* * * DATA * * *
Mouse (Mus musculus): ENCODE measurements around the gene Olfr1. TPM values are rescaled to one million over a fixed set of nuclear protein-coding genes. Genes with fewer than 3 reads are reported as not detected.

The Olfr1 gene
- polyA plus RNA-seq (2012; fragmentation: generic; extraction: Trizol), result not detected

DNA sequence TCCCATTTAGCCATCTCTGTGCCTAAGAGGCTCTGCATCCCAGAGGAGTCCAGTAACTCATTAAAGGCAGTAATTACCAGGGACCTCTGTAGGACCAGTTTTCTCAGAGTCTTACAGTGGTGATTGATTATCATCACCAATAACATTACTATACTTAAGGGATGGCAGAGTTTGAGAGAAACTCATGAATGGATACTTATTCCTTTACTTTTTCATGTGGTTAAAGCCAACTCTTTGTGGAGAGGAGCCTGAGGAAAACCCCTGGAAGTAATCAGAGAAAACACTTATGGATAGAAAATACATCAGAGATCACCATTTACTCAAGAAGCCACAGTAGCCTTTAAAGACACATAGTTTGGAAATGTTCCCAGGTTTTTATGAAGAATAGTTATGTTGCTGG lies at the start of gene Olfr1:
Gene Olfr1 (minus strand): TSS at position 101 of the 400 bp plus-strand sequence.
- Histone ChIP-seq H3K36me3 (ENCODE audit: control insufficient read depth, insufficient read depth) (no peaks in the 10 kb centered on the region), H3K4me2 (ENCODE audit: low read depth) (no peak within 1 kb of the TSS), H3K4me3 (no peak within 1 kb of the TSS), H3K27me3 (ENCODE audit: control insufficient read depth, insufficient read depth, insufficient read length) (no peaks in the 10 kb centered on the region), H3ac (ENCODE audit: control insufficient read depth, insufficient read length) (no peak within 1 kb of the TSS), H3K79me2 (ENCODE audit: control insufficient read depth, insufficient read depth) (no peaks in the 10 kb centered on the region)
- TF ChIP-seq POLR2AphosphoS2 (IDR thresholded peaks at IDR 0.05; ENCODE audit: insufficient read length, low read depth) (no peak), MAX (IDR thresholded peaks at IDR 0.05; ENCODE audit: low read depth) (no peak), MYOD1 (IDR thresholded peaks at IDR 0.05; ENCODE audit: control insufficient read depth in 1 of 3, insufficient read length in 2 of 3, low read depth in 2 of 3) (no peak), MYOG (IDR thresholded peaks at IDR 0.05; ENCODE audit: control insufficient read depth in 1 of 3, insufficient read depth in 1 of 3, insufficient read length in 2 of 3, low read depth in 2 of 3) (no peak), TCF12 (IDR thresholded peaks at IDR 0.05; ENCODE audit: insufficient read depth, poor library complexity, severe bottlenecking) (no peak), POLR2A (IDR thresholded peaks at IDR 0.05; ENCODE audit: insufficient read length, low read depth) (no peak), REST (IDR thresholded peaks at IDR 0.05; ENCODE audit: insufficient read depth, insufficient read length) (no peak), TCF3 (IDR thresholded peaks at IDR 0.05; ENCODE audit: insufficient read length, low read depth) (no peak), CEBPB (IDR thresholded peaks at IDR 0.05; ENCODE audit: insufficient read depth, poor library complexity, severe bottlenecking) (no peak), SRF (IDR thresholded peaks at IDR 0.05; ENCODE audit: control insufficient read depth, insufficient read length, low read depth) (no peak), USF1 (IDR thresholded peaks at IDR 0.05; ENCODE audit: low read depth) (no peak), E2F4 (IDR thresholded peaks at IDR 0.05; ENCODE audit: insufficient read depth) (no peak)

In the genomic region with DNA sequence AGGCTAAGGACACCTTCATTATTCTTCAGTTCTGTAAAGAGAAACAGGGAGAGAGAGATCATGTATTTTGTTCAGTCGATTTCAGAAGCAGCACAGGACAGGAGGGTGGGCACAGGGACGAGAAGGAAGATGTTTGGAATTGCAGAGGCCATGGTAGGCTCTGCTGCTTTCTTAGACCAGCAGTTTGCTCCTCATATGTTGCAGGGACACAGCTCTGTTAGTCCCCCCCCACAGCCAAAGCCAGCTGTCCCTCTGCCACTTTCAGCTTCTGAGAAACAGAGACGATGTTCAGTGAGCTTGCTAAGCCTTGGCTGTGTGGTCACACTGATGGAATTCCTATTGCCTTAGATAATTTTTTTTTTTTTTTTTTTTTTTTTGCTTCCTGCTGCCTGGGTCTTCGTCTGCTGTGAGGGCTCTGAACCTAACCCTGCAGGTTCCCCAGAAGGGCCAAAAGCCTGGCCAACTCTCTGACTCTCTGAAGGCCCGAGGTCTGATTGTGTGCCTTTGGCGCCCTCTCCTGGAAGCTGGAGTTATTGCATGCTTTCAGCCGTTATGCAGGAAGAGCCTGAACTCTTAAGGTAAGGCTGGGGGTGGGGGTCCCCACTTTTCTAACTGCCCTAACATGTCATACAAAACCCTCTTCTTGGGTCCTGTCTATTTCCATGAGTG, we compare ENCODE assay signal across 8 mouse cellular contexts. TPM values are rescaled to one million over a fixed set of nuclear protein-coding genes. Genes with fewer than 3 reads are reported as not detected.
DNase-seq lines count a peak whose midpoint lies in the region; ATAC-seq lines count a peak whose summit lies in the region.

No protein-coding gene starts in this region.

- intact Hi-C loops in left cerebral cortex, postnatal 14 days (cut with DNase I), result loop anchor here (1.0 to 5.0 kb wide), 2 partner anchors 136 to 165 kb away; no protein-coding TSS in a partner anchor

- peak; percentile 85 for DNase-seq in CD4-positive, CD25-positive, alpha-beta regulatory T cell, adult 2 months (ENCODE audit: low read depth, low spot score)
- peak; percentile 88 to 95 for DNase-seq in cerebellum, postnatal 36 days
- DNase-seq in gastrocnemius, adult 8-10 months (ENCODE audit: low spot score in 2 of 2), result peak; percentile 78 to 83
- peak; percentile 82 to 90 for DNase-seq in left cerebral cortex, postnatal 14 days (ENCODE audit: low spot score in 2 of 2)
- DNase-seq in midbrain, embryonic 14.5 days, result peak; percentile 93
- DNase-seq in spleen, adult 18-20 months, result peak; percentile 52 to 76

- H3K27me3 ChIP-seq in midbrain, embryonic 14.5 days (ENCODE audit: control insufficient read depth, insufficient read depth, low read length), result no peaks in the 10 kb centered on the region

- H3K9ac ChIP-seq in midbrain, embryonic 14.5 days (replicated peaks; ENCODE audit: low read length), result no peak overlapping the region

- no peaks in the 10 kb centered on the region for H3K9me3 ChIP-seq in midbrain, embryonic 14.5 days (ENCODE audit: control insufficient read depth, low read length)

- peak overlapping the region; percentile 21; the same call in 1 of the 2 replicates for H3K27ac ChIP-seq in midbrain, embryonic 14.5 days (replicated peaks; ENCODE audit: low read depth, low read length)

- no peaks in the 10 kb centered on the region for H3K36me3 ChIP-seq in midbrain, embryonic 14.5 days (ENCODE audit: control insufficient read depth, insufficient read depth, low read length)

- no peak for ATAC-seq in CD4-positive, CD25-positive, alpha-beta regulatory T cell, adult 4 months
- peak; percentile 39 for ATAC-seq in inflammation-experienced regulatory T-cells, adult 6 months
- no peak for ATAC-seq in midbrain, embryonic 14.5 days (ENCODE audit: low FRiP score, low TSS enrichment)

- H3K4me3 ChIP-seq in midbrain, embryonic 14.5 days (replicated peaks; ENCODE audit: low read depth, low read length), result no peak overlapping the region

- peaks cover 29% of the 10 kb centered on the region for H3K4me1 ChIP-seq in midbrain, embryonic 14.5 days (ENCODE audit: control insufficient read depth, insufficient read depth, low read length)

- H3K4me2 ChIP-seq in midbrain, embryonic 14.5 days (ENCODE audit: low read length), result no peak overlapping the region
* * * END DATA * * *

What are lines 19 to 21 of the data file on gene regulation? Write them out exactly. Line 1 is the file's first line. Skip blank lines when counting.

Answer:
- H3K9ac ChIP-seq in midbrain, embryonic 14.5 days (replicated peaks; ENCODE audit: low read length), result no peak overlapping the region

- no peaks in the 10 kb centered on the region for H3K9me3 ChIP-seq in midbrain, embryonic 14.5 days (ENCODE audit: control insufficient read depth, low read length)

- peak overlapping the region; percentile 21; the same call in 1 of the 2 replicates for H3K27ac ChIP-seq in midbrain, embryonic 14.5 days (replicated peaks; ENCODE audit: low read depth, low read length)